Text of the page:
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Senate races to avert government shutdown

The Senate could pass a one-week government funding patch as soon as Thursday night, following hours of wrestling over amendments.

Chamber leaders are pursuing an agreement to vote on the stopgap along with two amendments, both of which are expected to fail. The House on Wednesday night passed the measure, which averts a shutdown on Friday and extends federal cash until Dec. 23, as top lawmakers scramble to wrap up a broader $1.7 trillion year-end spending package.

The negotiators involved in that deal, however, are keeping the overall spending levels and other details under wraps so as not to endanger support for the bill given the rushed timeline.

With less than 48 hours until federal funding lapses, any one senator can hold up the one-week stopgap in exchange for concessions or amendment votes. Senate conservatives on Thursday were demanding a number of amendments, finally settling on tweaks from Sen. Mike Lee (R-Utah) that would extend the shutdown deadline into early next year and a provision from Sen. Rick Scott (R-Fla.) that would target IRS funding.

Sen. Rand Paul (R-Ky.), who has previously held up spending legislation in what he characterizes as a pursuit of fiscal responsibility, predicted that the stopgap would pass on Thursday night after Republicans secured amendment votes.

“I think we may finish tonight. It might be late,” he said. “But I think there’s an agreement on the amendments.”

Conservatives have also complained about the secrecy of top appropriators, who struck a bipartisan government funding framework earlier this week without revealing any details. That framework allows appropriators to spend the next few days finalizing legislative text for the deal. While much of the bill is written, it’s still a massive lift for a Congress plagued by delays.

Notably, appropriators reached an agreement Thursday to divvy up overall government funding totals across a dozen different bills, a critical step to finalizing the comprehensive spending package.

Sen. Jon Tester (D-Mont.), his party’s top member on the defense spending panel, said he expected to have his legislative text ready by Sunday night. The full text of the mammoth year-end spending plan could be released on Monday or Tuesday, according to senators.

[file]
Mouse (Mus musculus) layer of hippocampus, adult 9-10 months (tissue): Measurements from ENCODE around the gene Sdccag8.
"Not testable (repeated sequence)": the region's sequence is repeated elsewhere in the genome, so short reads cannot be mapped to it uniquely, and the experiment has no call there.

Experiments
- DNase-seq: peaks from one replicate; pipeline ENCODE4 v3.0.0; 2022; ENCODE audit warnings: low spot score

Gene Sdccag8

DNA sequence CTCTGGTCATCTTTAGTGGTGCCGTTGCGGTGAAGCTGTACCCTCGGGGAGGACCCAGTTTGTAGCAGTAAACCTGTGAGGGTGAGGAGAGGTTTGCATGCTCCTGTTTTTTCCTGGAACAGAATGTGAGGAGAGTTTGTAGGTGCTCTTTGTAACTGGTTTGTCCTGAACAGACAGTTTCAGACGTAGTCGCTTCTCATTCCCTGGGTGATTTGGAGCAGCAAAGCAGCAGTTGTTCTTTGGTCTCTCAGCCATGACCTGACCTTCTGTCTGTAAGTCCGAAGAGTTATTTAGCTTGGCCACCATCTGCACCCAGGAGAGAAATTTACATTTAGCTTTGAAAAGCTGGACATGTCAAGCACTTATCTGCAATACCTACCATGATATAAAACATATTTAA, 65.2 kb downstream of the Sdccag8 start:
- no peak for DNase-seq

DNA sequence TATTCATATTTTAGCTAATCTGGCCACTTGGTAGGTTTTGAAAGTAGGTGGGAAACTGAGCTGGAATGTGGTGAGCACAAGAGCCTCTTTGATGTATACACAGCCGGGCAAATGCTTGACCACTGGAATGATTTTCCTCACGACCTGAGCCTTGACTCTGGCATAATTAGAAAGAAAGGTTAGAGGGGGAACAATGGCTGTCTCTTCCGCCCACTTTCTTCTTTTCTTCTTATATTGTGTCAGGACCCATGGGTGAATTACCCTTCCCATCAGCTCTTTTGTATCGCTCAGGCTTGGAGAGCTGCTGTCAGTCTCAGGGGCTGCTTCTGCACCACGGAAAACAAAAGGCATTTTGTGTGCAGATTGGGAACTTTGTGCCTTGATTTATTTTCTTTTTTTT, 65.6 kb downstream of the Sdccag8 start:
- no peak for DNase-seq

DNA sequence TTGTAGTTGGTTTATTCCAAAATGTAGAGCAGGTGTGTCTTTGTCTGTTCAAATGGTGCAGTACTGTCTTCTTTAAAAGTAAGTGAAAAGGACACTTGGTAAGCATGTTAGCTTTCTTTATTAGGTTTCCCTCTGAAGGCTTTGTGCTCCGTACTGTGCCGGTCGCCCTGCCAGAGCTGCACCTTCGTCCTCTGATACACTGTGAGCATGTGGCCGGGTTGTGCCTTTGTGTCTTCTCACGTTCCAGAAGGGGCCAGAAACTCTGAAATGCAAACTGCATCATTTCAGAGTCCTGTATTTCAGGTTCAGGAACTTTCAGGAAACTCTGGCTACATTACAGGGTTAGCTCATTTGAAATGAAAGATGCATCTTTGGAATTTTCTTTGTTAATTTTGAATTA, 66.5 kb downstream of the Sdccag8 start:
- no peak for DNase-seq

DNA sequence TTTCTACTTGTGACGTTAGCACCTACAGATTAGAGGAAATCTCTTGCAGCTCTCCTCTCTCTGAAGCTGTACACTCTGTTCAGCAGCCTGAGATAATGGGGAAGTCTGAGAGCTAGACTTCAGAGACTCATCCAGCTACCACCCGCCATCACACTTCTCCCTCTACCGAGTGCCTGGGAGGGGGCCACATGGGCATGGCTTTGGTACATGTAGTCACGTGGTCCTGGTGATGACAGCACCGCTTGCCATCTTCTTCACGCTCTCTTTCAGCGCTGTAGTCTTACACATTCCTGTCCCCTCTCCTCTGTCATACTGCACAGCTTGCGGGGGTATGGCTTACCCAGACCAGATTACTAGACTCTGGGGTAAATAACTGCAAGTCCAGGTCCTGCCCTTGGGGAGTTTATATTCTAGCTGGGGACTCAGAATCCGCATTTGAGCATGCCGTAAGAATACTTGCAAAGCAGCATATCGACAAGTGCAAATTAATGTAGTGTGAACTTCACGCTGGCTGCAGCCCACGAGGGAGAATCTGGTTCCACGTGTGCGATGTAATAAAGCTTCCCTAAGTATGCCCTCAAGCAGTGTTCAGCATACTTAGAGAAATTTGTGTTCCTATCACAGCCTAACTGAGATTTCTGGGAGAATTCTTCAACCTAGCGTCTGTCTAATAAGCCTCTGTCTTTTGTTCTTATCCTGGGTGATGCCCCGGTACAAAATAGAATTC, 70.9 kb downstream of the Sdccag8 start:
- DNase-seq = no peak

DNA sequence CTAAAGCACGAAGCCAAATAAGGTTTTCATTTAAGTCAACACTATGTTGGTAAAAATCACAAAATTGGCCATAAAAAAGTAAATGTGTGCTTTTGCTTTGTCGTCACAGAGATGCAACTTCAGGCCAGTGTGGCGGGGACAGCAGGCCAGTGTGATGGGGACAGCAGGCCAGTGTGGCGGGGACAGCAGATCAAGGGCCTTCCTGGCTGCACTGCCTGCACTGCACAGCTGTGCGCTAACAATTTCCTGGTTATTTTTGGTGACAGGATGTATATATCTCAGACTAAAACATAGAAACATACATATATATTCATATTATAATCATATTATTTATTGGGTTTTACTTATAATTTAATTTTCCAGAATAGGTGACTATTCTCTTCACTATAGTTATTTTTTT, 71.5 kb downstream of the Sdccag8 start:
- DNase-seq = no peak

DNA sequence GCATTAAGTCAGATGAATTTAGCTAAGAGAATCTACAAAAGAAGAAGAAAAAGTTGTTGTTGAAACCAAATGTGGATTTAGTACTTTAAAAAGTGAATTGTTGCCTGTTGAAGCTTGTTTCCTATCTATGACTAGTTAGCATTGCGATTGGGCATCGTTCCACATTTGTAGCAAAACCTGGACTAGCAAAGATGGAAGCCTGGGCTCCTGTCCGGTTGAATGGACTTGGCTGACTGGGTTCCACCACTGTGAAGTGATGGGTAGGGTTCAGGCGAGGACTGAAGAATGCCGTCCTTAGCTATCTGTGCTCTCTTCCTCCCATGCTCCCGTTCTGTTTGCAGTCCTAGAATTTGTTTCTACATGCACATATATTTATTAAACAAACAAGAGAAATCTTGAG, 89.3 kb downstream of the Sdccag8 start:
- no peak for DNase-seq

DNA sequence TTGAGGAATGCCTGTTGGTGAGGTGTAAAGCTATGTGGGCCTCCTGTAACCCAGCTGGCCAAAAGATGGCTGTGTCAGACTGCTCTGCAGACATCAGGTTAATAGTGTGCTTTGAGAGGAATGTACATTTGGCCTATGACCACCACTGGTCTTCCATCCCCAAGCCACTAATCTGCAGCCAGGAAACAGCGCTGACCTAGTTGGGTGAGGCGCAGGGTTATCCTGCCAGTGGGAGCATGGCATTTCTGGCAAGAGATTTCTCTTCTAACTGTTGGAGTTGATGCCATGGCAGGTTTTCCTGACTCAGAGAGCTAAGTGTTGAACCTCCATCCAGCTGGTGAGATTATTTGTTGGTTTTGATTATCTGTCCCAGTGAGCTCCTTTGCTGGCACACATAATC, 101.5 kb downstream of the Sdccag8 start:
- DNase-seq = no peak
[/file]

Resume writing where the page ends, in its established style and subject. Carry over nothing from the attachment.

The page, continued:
Tester also said he expects emergency funding for Ukraine aid to be around President Joe Biden’s request for $37 billion, though he did not disclosed a specific amount.

Earlier Thursday, there was a “candid” discussion at the weekly Senate GOP lunch about Republicans trying to stymie the bill, according to Sen. Richard Shelby of Alabama, the top Republican appropriator in the upper chamber.

“We’ve got people in our caucus that legitimately vote against everything,” he said.

When asked about the lunch, Sen. Kevin Cramer (R-N.D.) said, “The frustration that a lot of us feel that’s been pent up for a long time is, why are we always confronted with binary choices with so little information?”

Senate Majority Leader Chuck Schumer warned Thursday morning that any senators thinking about holding up the weeklong funding fix likely wouldn’t score the political points they’re seeking.

“We should have no drama, no gridlock and no delay on passing the weeklong” funding patch, Schumer said. “Those who demand something happen and risk shutting down the government almost always lose.”

Meanwhile, House Majority Leader Steny Hoyer (D-Md.) warned that the chamber could be working right up until Christmas to pass the sprawling spending package.

“We all understand Christmas is Sunday and none of us want to be here, but all of us have a responsibility, obviously, as you complete the business of funding the government of the United States of America,” Hoyer said on the floor Thursday. “So we will be here.”

Lawmakers will also be trying to cram a number of unrelated policy provisions into the spending bill before the start of the next Congress, such as a reduction in the federal sentencing disparity between crack and powder cocaine offenses. The legislation is already expected to include Ukraine aid and legislation to update the 19th-century law known as the Electoral Count Act, which former President Donald Trump sought to exploit to remain in the White House after the 2020 election.

Senate Minority Leader Mitch McConnell (R-Ky.) reiterated Thursday that he’d support the funding package, provided that it’s wrapped up by Dec. 22. He’s warned that GOP senators would leave town by Dec. 23rd.

“Welcome to Thursday afternoon in the Senate,” said Sen. John Cornyn (R-Texas). “It’s hard to know how this ends, you know how it is. Sometimes, miraculously, everything comes together because people want to go home.”

Anthony Adragna and David Lim contributed to this report.

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